What causes Down syndrome during pregnancy?

(June 26, 2010)

Pregnancy Down Syndrome

Down syndrome (DS) is a genetic disorder that results in a delay in the child’s development; the delay can affect both mental and physical development, often resulting in mental retardation or physical defects.  DS is caused by the presence of an extra chromosome, chromosome 21, and hence, DS is also known as Trisomy 21.

The nucleus of each cell in the human body stores the genetic imprints or codes, simply put, the genes. Normally, each cell and each sperm contains 23 chromosomes. The union of an egg and sperm results in 23 pairs of chromosomes, i.e., 46 chromosomes. In DS, due to an error in cell division, known as non-disjunction, the child has three copies of chromosome 21 instead of the usual two. As the embryo develops, this chromosome is replicated in each cell of the body. Apart from non-disjunction, DS can also manifest as a result of mosaicism and translocation.  

In translocation, the extra long part of chromosome 21 breaks off during cell division and attaches itself to another chromosome. Thus, while these are a total 46 chromosomes, the presence of an extra part of chromosome 21 result in the characteristics of DS. Mosaicism occurs when non-disjunction takes place in one cell and not all the cells of the body. When this happens, there are different types of cells, those containing 46 chromosomes and those containing 47 chromosomes.
Typically, DS results in mild to moderate mental or physical retardation. Most babies that have DS also have problems related to the heart, intestines, and thyroid. Such babies also have hearing loss and vision trouble. While most of the problems can be treated with medical and educational assistance, surgery may be required in a few cases.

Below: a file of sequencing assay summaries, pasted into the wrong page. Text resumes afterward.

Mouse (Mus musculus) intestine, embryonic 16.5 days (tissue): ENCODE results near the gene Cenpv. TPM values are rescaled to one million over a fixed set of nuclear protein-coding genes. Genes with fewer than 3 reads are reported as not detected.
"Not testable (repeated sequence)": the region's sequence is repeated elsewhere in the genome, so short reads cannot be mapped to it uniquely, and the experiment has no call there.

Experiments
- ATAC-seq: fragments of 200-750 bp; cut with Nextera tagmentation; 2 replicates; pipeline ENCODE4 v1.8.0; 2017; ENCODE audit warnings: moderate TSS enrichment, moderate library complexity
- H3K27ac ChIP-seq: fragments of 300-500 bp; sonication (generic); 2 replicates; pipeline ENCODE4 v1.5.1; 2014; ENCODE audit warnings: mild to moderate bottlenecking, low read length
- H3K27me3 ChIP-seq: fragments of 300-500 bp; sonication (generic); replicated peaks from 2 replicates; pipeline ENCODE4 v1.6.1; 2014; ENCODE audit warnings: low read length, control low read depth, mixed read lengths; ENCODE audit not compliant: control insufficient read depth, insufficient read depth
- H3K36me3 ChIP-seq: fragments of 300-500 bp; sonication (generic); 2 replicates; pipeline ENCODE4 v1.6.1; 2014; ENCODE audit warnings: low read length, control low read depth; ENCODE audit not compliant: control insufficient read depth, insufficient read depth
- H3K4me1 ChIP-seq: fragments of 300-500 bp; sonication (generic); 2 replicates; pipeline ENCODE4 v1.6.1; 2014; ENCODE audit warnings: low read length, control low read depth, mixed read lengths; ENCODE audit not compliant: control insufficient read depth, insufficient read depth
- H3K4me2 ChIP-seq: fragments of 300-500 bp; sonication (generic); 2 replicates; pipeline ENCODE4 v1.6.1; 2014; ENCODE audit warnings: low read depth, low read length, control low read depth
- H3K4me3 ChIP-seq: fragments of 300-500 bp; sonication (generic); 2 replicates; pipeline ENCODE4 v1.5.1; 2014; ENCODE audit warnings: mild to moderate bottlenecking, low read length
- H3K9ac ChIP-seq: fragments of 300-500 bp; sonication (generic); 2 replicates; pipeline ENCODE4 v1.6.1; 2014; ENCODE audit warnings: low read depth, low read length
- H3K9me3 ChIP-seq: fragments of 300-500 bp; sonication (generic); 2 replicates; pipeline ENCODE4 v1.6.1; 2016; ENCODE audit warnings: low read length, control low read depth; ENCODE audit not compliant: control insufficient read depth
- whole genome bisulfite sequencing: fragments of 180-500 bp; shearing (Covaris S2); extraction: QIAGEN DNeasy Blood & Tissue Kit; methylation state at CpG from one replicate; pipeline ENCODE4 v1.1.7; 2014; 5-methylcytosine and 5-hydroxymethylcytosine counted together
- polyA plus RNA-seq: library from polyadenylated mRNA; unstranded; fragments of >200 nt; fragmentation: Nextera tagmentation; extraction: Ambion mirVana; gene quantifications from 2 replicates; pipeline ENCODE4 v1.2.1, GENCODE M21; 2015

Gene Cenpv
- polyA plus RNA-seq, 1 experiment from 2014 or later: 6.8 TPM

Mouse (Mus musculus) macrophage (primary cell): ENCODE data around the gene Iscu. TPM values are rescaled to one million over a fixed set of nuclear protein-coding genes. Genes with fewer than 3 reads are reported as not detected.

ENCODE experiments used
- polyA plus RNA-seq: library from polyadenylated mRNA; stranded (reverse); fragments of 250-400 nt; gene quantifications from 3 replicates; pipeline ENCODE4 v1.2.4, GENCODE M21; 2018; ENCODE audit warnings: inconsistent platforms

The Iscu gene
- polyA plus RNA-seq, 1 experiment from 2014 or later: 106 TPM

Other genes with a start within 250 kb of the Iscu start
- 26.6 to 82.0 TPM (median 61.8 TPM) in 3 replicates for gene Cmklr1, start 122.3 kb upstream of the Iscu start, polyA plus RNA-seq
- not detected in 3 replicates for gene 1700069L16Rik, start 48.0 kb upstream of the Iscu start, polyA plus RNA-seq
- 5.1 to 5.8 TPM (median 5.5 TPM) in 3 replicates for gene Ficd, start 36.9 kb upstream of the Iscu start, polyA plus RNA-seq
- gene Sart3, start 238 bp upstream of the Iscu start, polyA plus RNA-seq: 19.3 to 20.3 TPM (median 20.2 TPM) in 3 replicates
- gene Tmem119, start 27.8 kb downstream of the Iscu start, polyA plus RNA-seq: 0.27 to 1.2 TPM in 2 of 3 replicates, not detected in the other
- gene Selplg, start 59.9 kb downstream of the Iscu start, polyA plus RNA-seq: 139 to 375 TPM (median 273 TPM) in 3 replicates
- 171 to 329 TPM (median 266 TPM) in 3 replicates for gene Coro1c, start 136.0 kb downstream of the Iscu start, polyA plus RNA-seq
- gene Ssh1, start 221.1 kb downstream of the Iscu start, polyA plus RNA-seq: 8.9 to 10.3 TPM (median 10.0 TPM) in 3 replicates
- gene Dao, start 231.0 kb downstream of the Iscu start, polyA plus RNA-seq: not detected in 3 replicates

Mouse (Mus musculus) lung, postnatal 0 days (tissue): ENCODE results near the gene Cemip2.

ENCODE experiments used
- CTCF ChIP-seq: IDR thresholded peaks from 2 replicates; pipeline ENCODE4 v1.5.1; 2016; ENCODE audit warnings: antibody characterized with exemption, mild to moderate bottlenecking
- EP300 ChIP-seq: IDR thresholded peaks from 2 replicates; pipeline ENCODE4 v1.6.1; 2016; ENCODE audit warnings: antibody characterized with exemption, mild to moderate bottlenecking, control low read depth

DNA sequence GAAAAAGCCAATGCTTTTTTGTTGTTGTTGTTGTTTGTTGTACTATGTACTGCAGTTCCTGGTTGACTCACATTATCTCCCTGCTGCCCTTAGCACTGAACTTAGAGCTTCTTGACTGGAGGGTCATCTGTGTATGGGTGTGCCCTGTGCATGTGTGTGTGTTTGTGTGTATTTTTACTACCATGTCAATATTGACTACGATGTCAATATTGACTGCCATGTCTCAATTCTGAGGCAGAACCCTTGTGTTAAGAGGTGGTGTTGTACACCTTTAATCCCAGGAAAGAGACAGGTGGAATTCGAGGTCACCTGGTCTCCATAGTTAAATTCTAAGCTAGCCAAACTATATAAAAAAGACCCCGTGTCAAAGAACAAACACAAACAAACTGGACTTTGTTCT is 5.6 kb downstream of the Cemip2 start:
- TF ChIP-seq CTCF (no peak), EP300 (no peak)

There are various prenatal screenings and diagnostic tests that can be done during the pregnancy to detect the chances of the infant having DS. In the screening tests, the mother’s blood is examined to determine if there is increased risk of DS. It should be noted that although these tests are simple and noninvasive, they are slightly risky as they can increase the chances of a miscarriage. If the pre-diagnostic tests reveal that the baby has DS, you can mentally, emotionally and medically prepare yourself for the delivery. Keep in mind that there is no cure for DS nor is there any preventive measure against the chromosomal abnormality.

Lastly, research has shown that DS is more common in children born of older mothers, women above the age of 30. However, this is not to say that children born of women over the age of 30 will have DS.

Submitted by N H on June 26, 2010 at 07:06

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